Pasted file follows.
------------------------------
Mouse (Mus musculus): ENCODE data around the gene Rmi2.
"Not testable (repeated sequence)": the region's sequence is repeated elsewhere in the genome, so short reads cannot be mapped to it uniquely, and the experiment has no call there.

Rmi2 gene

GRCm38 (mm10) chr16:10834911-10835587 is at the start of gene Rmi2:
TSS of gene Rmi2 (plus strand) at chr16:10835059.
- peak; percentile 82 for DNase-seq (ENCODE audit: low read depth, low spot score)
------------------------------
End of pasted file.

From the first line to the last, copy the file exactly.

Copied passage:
Mouse (Mus musculus): ENCODE data around the gene Rmi2.
"Not testable (repeated sequence)": the region's sequence is repeated elsewhere in the genome, so short reads cannot be mapped to it uniquely, and the experiment has no call there.

Rmi2 gene

GRCm38 (mm10) chr16:10834911-10835587 is at the start of gene Rmi2:
TSS of gene Rmi2 (plus strand) at chr16:10835059.
- peak; percentile 82 for DNase-seq (ENCODE audit: low read depth, low spot score)